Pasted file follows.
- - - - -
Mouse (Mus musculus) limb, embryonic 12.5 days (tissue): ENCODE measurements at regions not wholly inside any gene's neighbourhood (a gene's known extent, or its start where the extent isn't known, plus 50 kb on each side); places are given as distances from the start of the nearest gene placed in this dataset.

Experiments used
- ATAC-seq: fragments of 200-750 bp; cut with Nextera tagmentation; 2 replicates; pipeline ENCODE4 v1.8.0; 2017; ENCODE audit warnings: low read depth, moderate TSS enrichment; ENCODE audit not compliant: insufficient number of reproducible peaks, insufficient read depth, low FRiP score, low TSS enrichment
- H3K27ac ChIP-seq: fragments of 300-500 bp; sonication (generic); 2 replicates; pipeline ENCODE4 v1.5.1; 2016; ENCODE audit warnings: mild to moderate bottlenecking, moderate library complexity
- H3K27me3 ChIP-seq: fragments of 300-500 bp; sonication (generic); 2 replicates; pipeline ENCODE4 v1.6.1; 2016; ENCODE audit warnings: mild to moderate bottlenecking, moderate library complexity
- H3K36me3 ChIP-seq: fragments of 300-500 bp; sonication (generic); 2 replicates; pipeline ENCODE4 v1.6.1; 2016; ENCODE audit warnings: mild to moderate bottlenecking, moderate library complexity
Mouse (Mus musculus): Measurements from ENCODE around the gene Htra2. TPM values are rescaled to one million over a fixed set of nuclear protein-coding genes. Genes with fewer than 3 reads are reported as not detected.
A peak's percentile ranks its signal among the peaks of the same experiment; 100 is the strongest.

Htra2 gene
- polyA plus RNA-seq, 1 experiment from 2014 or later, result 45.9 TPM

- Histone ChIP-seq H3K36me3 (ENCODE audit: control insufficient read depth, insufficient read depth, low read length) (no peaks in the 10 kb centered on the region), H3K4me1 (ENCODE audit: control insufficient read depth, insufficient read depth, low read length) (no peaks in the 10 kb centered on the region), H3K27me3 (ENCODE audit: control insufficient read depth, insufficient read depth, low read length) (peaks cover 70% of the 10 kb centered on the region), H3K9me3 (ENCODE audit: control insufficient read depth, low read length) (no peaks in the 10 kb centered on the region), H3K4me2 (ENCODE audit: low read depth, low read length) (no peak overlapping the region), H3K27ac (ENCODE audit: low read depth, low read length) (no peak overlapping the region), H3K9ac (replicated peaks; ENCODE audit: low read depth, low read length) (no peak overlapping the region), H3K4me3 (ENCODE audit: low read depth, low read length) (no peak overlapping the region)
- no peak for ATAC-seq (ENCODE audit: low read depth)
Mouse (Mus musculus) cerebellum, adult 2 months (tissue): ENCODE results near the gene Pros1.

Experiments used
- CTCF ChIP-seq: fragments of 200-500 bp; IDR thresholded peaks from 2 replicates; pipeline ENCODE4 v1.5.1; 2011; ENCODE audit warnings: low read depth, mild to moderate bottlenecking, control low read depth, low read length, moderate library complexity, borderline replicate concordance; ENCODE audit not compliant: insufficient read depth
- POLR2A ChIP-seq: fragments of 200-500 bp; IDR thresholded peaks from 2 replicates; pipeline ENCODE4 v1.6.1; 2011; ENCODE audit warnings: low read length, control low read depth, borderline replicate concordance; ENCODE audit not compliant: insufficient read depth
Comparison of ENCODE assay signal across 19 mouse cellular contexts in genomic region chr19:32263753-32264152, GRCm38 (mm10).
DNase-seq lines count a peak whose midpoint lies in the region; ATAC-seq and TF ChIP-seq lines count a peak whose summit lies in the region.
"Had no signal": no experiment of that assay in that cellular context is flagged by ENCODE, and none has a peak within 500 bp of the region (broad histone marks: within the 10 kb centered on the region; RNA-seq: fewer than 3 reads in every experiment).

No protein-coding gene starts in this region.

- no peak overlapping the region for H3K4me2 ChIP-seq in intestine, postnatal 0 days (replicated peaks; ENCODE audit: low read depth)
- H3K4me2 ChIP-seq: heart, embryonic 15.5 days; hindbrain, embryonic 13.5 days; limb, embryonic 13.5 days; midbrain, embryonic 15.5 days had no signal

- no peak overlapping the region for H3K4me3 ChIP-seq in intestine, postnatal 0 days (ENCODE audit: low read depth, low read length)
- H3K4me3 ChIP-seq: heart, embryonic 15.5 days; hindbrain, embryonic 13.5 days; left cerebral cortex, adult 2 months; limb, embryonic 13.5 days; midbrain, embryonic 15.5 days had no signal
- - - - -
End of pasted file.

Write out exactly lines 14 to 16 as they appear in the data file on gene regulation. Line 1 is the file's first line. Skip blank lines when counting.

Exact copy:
Experiments used
- CTCF ChIP-seq: fragments of 200-500 bp; IDR thresholded peaks from 2 replicates; pipeline ENCODE4 v1.5.1; 2011; ENCODE audit warnings: low read depth, mild to moderate bottlenecking, control low read depth, low read length, moderate library complexity, borderline replicate concordance; ENCODE audit not compliant: insufficient read depth
- POLR2A ChIP-seq: fragments of 200-500 bp; IDR thresholded peaks from 2 replicates; pipeline ENCODE4 v1.6.1; 2011; ENCODE audit warnings: low read length, control low read depth, borderline replicate concordance; ENCODE audit not compliant: insufficient read depth